Samantha Carruthers from Learning Futures, along with Dr Sven Venema from the School of Information and Communication Technology, received a 2018 Griffith Learning and Teaching Citation for the “Connecting Through Feedback” school-wide program that facilitates regular, collegial and scholarly conversations about course related data giving opportunities for program level approaches to curriculum design and innovation.
We asked Sam to tell us a bit more about her practice and strategies for leading change in a complex learning and teaching environment.
What motivates and inspires you in your teaching?
Well it’s students of course! I’m inspired by the potential to teach in a way that enables learners to not only develop their understanding of the world but also for them to change mine.
How have teaching practices in your discipline changed with the introduction of new technologies, and how has technology changed the way you interact and engage with your students?
I’ve discovered that we need to consider different ways to engage people in transformative learning. I consider, how do I engage people in learning that connects them with their values and beliefs about the world? I love the potential that new technology offers.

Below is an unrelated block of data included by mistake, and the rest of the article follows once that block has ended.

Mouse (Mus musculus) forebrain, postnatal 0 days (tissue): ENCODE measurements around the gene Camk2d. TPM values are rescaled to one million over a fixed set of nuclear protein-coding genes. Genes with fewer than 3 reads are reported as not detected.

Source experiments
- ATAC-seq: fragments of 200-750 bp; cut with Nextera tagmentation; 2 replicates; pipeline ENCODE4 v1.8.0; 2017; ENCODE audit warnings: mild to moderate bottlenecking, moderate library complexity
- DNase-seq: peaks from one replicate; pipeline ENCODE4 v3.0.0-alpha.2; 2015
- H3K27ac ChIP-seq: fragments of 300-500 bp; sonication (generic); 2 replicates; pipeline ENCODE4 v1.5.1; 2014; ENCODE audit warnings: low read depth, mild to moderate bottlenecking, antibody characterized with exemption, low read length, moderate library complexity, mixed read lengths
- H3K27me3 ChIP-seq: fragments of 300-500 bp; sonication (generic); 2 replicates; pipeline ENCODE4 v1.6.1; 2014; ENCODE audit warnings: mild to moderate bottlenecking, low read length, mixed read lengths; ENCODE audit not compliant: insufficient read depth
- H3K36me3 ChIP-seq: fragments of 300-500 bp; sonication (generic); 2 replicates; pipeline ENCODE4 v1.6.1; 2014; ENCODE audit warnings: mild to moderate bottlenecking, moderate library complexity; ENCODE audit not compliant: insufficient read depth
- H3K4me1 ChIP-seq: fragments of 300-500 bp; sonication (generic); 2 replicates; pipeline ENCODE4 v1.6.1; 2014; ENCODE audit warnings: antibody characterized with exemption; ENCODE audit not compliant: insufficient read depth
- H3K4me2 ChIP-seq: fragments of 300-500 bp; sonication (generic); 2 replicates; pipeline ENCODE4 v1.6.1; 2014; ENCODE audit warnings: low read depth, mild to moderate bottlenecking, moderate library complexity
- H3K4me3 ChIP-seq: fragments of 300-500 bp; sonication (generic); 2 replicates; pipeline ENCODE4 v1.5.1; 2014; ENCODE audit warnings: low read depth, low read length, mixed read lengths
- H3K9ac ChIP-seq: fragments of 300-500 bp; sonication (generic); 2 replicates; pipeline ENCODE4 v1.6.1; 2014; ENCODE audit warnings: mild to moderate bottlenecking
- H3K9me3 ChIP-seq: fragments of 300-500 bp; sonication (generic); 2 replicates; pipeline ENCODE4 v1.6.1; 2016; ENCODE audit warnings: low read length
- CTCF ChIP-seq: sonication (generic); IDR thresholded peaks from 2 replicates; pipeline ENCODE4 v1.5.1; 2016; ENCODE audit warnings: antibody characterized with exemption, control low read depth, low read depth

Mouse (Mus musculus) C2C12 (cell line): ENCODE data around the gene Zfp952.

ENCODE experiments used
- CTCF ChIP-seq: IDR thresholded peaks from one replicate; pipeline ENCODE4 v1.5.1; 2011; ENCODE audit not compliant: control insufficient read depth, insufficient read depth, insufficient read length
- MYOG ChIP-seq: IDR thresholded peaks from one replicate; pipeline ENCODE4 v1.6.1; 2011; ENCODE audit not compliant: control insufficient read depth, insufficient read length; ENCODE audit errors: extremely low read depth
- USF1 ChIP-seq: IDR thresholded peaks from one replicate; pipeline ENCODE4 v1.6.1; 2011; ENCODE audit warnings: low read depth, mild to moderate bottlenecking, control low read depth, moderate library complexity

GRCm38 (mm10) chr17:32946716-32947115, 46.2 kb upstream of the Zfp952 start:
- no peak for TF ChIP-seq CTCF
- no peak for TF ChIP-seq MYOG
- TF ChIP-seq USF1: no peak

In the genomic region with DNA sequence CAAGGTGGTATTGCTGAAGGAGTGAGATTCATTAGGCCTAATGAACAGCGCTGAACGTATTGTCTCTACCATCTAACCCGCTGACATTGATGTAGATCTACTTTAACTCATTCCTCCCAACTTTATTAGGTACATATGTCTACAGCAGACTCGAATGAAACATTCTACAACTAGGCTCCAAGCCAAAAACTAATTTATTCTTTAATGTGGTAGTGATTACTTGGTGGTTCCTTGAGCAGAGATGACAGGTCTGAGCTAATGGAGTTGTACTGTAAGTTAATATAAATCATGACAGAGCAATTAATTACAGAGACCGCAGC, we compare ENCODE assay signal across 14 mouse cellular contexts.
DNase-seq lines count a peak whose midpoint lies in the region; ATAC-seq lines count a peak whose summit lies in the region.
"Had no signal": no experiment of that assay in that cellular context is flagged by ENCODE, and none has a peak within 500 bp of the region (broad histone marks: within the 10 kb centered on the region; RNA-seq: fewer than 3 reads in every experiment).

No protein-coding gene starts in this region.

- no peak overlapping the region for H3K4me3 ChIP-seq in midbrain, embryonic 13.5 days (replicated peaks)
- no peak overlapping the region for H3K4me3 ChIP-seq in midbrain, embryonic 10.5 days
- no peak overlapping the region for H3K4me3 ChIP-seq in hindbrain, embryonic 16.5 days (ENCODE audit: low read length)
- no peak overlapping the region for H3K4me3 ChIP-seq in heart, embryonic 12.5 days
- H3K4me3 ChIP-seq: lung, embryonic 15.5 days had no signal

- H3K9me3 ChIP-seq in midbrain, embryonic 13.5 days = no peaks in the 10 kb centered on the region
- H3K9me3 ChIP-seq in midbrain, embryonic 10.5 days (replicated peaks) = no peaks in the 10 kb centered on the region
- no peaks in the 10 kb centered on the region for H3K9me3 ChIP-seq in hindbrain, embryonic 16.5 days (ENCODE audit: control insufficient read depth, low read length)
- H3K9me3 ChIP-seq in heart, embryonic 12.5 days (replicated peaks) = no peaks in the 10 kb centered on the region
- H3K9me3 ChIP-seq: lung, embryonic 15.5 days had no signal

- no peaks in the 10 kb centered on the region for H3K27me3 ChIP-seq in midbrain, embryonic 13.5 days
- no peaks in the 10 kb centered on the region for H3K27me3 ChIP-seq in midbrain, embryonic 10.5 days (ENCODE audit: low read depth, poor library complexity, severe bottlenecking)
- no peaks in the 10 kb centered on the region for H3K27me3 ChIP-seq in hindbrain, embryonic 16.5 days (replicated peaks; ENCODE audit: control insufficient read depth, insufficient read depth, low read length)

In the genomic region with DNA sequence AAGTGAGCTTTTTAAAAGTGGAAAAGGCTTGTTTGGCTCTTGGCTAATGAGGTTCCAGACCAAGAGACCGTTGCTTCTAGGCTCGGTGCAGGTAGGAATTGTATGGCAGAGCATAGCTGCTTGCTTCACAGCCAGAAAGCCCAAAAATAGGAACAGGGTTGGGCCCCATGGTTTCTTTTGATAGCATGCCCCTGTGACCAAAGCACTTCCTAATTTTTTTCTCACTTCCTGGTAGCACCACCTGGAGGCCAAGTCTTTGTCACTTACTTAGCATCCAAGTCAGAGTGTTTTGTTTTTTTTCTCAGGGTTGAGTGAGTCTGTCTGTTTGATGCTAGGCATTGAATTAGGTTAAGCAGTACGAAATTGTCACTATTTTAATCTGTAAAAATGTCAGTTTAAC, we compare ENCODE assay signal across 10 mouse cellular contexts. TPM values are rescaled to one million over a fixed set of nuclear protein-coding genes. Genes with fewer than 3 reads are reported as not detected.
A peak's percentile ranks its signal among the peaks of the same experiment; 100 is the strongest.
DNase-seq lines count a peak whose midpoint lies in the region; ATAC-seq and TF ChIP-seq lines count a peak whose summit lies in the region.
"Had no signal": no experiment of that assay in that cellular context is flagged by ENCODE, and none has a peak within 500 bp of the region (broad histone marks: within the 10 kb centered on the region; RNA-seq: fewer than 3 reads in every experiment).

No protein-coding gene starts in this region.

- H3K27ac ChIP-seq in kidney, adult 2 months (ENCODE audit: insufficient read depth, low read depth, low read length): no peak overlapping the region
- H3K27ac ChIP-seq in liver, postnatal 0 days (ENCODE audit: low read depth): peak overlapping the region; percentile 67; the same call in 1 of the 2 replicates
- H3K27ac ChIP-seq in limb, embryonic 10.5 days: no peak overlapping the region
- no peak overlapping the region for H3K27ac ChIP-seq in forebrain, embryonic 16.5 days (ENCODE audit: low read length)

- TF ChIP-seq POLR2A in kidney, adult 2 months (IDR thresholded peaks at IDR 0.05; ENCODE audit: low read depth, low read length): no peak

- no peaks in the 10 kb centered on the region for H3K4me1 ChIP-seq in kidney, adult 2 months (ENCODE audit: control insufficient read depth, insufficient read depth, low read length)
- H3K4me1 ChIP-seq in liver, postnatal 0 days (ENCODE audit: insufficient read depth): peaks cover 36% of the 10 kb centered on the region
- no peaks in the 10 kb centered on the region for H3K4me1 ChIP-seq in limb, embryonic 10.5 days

What are your key strategies for leading change in a complex learning and teaching environment?
Ha ha that’s an easy question! No, not really… My strategy has been to take an action research approach – creating opportunities to learn and create change together. In my experience though, this approach doesn’t work in all contexts. You need to use strategies that suit your environment.
What have you learnt throughout your academic career about creating an engaging learning experience for students, and what have you learnt from experimenting with new approaches that didn’t quite work out?
What I have learnt from experimenting with new approaches in my discipline is it can be an emotive process, for myself and the learners. We are vulnerable when we try something new. Acknowledging that vulnerability is important for my own resilience and it also models to the learners that it’s okay to not be 100% perfect, all the time.
Given it isn’t always easy to innovate within a learning and teaching context, what advice do you have for colleagues looking to try something new in their teaching?
Talk to other people – join a community of practice or connect with a mentor.
What is something new you are looking forward to trying in your learning and teaching practice over the next year or so?
I like what David Boud talked about in his keynote presentation at Griffith’s Celebrating Teaching 2018 event. He talked about students needing to learn how to assess their own learning, rather than relying on someone else to tell them if they passed. He had some interesting ideas about implementing this.
What advice do you have for educators looking to enhance their teaching practice?
Connect with people who share your values.